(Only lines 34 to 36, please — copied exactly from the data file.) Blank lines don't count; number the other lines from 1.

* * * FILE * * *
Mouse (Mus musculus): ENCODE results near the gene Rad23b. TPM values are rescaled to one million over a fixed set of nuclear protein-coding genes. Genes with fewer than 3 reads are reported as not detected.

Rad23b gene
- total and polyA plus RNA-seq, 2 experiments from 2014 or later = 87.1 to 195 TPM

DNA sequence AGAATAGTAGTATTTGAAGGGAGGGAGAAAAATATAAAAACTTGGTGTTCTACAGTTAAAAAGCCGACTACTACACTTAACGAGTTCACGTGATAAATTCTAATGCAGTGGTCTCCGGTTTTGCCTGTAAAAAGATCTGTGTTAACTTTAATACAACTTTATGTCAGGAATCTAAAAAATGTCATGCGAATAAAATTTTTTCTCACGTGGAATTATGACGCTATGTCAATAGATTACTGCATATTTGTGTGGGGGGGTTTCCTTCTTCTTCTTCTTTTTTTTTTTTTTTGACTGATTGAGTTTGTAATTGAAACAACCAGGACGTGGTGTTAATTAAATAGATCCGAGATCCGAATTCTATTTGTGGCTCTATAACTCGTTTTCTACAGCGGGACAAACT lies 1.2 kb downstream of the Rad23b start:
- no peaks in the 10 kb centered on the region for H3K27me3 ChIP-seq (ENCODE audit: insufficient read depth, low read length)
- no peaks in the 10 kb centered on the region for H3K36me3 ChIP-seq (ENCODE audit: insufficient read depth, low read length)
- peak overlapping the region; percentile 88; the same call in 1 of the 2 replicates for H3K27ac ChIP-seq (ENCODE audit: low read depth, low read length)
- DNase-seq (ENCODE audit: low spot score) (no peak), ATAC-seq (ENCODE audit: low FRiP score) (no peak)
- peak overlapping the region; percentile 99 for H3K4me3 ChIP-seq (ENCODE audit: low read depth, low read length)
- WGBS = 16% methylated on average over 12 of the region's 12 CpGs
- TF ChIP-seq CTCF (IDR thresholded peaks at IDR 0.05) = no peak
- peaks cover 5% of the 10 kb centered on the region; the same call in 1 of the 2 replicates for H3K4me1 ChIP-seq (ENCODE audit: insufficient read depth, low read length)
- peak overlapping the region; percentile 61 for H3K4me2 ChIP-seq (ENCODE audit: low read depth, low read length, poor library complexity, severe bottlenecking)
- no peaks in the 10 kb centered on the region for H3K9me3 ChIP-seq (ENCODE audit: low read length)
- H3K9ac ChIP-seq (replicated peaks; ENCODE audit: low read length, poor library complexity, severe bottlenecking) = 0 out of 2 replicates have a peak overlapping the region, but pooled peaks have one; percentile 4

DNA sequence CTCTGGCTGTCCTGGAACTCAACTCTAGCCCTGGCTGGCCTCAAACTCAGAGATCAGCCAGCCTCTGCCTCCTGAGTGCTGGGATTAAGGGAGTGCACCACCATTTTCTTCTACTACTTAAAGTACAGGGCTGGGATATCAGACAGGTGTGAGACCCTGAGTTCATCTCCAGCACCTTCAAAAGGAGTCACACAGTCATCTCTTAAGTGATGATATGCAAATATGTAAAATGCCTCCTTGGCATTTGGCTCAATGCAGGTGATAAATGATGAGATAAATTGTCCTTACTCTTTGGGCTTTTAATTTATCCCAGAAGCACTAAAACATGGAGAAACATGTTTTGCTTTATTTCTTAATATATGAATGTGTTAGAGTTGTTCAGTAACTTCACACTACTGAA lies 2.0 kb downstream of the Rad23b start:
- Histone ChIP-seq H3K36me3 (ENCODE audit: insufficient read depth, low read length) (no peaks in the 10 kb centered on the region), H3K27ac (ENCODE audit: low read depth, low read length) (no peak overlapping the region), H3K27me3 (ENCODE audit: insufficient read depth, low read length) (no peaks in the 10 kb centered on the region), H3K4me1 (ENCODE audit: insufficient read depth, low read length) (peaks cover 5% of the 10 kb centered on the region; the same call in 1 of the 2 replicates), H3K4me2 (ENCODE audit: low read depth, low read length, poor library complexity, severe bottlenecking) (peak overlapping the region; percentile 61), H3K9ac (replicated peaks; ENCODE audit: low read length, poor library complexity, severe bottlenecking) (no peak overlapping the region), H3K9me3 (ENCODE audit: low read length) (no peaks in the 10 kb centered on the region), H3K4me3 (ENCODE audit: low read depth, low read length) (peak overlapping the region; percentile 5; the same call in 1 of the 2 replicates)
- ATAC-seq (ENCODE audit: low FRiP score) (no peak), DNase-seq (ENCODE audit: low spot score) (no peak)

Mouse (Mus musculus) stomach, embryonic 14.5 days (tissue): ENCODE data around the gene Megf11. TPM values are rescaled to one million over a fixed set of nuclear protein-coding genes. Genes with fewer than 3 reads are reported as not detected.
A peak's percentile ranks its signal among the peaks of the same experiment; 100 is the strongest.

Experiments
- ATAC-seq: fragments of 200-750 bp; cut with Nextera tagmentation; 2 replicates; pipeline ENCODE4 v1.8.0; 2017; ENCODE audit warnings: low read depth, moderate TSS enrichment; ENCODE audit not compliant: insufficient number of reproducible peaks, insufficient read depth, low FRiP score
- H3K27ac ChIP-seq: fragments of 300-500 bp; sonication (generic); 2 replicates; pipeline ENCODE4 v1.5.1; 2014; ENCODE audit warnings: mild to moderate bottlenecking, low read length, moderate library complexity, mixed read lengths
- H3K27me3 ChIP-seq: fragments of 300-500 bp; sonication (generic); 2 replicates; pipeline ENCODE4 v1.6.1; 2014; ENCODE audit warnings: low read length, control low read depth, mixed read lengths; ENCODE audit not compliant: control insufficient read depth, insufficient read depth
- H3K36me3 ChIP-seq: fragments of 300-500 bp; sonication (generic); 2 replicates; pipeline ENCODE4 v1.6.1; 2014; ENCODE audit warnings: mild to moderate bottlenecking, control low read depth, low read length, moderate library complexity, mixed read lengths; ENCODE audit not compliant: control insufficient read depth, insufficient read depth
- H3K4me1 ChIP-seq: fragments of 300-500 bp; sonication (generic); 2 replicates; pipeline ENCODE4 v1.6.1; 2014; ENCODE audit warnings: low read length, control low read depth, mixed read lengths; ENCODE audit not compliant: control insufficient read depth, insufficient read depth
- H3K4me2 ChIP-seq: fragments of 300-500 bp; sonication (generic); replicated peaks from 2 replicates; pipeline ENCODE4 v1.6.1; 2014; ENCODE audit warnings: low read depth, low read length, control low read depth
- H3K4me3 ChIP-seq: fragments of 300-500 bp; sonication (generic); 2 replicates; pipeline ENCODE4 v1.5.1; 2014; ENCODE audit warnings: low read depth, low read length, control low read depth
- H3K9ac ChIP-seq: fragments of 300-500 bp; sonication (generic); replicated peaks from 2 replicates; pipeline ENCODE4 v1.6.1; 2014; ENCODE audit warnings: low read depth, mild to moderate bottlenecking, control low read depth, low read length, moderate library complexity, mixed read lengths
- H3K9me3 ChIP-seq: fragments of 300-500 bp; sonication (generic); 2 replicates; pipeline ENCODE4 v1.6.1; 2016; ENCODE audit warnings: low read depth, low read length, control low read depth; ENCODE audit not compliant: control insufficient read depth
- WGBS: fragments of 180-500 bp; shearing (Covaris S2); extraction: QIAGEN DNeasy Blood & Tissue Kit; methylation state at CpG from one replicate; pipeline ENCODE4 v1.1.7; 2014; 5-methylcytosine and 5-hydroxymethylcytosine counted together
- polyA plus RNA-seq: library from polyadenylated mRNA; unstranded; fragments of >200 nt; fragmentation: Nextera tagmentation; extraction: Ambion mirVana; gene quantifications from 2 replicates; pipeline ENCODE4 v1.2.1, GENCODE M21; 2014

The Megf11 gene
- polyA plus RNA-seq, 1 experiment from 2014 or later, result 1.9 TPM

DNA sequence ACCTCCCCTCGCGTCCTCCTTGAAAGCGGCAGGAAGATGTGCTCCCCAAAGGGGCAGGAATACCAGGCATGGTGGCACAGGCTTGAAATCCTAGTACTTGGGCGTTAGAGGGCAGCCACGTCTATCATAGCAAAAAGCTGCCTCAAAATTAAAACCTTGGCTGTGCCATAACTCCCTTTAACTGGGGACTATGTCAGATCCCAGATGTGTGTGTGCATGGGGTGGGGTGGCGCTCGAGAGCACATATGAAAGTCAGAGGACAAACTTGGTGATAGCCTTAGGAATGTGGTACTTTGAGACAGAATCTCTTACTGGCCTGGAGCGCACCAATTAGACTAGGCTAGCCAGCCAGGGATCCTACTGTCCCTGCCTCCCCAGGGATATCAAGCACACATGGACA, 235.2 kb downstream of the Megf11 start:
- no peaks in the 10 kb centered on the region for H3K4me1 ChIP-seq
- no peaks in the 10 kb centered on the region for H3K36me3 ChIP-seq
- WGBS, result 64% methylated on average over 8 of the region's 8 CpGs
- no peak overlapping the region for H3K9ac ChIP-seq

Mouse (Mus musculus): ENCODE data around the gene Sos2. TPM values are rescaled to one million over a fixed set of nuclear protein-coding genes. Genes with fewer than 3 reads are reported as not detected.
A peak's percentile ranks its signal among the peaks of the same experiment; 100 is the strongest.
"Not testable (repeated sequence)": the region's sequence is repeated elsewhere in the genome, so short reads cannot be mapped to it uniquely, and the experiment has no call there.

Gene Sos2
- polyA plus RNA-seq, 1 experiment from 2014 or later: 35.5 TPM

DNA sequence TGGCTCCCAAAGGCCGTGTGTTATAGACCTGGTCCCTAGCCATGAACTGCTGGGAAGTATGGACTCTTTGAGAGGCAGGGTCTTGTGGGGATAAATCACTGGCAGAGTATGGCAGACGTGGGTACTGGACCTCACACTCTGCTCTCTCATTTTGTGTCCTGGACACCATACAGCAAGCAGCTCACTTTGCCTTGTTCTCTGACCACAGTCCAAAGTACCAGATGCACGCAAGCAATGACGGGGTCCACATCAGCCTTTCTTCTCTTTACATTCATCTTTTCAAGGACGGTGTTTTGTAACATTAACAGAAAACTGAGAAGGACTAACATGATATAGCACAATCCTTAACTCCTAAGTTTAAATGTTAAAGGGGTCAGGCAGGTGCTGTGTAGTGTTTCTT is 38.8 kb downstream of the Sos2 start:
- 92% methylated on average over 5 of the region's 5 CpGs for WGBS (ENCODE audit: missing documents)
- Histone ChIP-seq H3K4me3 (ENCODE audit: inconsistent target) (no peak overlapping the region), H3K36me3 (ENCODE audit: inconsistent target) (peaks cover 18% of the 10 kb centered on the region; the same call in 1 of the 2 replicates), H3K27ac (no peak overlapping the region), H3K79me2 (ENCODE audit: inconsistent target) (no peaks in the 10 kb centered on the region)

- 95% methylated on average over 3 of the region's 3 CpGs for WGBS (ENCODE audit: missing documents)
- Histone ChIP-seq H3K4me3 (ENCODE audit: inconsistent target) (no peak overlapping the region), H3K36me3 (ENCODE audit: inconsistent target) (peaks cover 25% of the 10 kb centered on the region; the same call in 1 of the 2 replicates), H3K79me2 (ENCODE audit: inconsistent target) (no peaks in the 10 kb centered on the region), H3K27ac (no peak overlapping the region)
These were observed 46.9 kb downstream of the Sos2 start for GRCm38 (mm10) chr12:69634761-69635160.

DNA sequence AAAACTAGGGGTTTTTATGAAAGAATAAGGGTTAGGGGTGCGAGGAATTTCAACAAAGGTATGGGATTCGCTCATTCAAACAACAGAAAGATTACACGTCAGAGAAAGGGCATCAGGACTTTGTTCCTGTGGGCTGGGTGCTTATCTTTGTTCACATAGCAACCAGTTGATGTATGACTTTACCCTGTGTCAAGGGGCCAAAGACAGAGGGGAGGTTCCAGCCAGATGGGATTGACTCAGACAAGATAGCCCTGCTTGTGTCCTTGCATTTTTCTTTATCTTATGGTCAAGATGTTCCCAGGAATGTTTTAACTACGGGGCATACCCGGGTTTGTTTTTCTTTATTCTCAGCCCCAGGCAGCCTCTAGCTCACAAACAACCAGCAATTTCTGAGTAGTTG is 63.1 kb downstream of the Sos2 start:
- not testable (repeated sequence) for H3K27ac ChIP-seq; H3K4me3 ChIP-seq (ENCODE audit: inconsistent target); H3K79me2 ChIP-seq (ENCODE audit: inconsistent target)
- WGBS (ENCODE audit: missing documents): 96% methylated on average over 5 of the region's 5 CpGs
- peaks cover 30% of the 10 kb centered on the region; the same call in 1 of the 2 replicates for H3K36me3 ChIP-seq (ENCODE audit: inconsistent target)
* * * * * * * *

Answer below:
- polyA plus RNA-seq, 1 experiment from 2014 or later, result 1.9 TPM

DNA sequence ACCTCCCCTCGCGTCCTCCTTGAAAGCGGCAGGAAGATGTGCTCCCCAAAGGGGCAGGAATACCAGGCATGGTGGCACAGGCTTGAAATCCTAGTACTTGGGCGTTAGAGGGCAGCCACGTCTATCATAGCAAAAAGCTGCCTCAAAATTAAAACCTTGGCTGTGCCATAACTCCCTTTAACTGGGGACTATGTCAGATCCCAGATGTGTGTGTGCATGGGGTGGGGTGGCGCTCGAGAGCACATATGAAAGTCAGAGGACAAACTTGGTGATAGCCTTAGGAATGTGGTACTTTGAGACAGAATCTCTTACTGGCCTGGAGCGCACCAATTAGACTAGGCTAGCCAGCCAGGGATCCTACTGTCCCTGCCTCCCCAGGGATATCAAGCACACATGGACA, 235.2 kb downstream of the Megf11 start:
- no peaks in the 10 kb centered on the region for H3K4me1 ChIP-seq